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How Much Sodium is in Beer?

We all love beer. But have you ever stopped to think about how much sodium it has?

This blog post will guide you through the science of understanding the high and low sodium levels found in different beers, and the potential impact on your health.

Let’s start by running through what sodium is. Of course, you know that too much of it can be bad for you, but did you know that some beers contain more than others? That’s what we’ll be exploring in this article.

What is Sodium?

Sodium is a mineral found naturally in many foods, as well as in some types of beer. It helps with various bodily functions and can even help maintain your balance of fluids.

Too much sodium can be bad for your health though – so it’s important to check how much of it is in the beer you’re drinking, especially if you’re watching your intake!

How Much Sodium Is In Beer?

The amount of sodium in beer varies depending on the type and brand. Generally speaking, light beers tend to have lower levels of sodium compared to traditional lagers or ales. That doesn’t mean they all contain drastically different levels – but they do tend to vary. Here’s an overview of some popular beers and their sodium content:

  • Corona Light: 10mg per 12 ounces
  • Sam Adams Lager: 13mg per 12 ounces
  • Heineken Light: 22mg per 12 ounces
  • Guinness Draught: 18mg per 12 ounces
  • Budweiser Select 55: 1mg per 12 ounces
  • Sierra Nevada Pale Ale: 25mg per 12 ounces

You may notice that there are significant differences between light beer versions and regular versions from the same brewery – so it pays to do some research or just stick with lighter options when possible!

Different Types Of Beer And Their Sodium Content

It’s important to note that different styles and brands of beer will have varying amounts of sodium – so make sure to check the label before drinking if you’re limiting your intake. For instance, most wheat beers tend to have more sodium than pale ales or lagers. Some craft beers also contain higher levels than mass-market varieties (such as Budweiser).

Here are some average ranges for specific types of beer:

  • Light Lagers & Pilsners: 10-20mg/12 oz
  • Traditional Lagers & Pilsners: 15-35mg/12 oz
  • Wheat Beers & Hefeweizens: 20-50mg/12 oz
  • Pale Ales & IPAs: 20-40 mg/12 oz
  • Dark Ales & Stouts: 30-70 mg/12 oz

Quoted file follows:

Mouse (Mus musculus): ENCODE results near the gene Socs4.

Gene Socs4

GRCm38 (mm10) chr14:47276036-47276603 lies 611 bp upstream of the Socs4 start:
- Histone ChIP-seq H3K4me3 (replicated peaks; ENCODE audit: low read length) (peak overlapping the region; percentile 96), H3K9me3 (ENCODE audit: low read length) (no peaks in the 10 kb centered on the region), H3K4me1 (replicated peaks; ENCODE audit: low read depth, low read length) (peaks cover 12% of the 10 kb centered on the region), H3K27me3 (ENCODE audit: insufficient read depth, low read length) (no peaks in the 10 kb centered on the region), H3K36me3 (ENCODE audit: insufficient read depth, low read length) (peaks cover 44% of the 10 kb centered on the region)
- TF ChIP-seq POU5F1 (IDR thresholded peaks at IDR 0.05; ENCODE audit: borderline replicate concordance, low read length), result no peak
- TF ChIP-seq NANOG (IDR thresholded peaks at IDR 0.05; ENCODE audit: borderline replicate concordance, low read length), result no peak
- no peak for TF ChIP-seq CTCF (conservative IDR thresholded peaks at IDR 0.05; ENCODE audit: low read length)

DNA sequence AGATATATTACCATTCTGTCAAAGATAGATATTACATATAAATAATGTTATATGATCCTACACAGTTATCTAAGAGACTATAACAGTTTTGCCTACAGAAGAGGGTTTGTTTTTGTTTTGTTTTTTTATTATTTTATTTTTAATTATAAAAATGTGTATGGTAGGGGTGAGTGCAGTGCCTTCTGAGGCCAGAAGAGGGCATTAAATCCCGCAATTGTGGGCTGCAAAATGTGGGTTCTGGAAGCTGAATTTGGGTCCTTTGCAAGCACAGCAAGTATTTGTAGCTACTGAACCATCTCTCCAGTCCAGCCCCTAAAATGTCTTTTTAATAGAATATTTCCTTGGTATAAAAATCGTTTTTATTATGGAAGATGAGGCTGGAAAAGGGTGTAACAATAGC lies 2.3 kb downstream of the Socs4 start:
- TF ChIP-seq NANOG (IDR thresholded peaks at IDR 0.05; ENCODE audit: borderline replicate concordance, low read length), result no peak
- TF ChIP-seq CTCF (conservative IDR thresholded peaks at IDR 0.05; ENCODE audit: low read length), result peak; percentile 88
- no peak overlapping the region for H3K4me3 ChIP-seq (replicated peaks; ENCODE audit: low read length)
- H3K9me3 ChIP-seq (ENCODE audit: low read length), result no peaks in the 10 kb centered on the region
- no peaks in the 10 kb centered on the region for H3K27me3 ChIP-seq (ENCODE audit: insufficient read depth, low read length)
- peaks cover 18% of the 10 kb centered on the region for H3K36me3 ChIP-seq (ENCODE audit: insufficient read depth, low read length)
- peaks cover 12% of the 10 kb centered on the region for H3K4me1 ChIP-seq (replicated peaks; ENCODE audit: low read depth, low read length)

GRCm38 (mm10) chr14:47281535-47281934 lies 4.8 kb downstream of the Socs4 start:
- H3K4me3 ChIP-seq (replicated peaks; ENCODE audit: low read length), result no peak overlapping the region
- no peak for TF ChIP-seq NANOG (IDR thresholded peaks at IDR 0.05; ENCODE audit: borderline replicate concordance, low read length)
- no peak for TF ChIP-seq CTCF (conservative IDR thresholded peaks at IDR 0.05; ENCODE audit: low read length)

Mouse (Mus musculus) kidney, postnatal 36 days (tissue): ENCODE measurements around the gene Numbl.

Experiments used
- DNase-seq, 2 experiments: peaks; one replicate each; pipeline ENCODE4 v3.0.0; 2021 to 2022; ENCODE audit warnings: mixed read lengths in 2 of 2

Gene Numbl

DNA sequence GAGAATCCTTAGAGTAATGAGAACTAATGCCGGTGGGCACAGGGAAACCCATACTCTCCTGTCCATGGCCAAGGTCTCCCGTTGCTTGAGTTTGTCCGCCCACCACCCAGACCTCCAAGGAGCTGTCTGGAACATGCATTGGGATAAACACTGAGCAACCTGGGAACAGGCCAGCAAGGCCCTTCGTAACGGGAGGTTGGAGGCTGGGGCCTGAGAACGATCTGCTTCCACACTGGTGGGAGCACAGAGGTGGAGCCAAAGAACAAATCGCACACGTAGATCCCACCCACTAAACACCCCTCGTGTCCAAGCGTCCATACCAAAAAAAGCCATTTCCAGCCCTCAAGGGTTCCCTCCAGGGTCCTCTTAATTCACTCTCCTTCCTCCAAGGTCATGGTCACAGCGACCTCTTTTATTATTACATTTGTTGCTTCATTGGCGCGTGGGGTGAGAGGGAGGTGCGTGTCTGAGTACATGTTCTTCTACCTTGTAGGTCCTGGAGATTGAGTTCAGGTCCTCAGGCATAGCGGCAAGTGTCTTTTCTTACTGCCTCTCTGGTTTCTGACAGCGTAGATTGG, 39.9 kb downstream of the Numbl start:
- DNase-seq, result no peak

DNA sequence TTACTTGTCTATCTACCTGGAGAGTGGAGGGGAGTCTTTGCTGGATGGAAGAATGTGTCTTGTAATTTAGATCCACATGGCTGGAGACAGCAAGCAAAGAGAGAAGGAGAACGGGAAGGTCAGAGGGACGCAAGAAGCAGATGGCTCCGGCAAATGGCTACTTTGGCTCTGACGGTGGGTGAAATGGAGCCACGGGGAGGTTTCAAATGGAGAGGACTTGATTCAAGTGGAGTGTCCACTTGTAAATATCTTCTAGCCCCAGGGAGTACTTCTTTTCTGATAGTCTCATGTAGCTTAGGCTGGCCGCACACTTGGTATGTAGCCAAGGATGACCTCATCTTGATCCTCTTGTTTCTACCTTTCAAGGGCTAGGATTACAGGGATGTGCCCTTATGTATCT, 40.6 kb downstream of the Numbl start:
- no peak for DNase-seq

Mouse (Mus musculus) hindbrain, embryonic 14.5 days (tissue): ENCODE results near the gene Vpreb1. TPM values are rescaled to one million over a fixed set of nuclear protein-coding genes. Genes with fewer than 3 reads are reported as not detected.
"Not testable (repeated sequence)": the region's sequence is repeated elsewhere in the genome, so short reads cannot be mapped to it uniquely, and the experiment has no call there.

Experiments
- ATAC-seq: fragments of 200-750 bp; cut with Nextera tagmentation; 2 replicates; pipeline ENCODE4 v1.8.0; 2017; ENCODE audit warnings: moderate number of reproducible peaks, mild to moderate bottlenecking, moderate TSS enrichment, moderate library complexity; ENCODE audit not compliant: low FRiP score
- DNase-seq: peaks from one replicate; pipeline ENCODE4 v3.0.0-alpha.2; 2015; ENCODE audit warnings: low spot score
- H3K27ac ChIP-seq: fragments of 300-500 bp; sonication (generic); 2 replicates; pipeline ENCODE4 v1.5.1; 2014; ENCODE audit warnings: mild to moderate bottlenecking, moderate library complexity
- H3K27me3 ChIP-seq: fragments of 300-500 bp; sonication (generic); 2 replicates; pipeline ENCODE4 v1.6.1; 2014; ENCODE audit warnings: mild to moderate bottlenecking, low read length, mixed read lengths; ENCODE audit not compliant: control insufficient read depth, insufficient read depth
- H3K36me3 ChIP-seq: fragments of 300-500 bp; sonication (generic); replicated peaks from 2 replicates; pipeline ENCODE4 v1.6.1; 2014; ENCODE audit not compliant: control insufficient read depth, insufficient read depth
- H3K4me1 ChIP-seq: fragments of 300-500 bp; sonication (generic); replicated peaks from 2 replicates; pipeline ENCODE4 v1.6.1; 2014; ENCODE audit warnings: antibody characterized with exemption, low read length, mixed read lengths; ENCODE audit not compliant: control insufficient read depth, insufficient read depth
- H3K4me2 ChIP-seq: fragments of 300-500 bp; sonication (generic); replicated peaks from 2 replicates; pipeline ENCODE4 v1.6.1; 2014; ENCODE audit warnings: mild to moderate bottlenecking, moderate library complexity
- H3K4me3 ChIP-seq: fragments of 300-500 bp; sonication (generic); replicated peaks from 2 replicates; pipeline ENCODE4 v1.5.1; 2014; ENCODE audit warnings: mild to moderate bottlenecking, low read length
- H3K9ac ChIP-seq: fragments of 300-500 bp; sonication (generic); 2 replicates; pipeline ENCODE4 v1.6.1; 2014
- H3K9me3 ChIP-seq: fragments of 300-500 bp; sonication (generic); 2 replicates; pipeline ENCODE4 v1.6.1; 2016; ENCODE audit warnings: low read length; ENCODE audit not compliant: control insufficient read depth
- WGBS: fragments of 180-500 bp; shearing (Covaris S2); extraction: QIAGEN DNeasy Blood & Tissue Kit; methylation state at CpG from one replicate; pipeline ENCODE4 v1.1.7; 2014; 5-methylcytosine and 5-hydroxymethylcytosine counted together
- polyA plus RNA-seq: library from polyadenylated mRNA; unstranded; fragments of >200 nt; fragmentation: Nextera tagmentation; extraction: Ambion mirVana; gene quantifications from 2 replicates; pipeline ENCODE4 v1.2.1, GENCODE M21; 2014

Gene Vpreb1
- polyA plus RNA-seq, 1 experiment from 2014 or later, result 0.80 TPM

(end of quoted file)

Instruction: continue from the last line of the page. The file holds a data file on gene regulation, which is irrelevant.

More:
As you can see, there are large differences between types and brands – so it’s worth checking labels carefully or doing a bit of research beforehand if you’re trying to cut back on sodium intake from your diet!

Impact Of Sodium On Health

Too much sodium can lead to high blood pressure, heart disease, stroke and other health conditions – so it’s best not to consume too much (although we all know a few beers won’t hurt).

The recommended daily intake for adults over 19 years old is up 2000 milligrams (or 2 grams) – however this number drops significantly if someone already suffers from hypertension or another related condition (defined as 1500 milligrams or 1g).

People who are pregnant should also be aware that their recommended intake should also be lower than usual (1800 milligrams).

Knowing this information leads us onto our next point… *Limiting Sodium Intake*

If you find yourself consuming more than one alcoholic beverage a day then it’s important to look out for low-sodium options (light lagers, pale ales etc.) – otherwise, your daily consumption might exceed recommended guidelines quickly!

There are even low-alcohol beers available that contain less than 5 milligrams of sodium per serving – perfect for those who watch their edibles carefully!


Ultimately, there’s no need to completely cut out having a few drinks here and there because most light beers still provide some level of nutrition benefits (without being overly salty).

The key message here is that being aware and monitoring your consumption levels is always important when considering overall health – not just when drinking alcohol! Cheers everyone 🙂

Author Image Fabian
I’m Fabian, homebrewer and beer taster. I’m also the editor of Beer100. I love travelling the world and trying out new handcraft beer and different beer styles. I’m not an expert in brewing beer, but I know a few things about beer, which I share on this blog. If you need help or have a question, please comment below.

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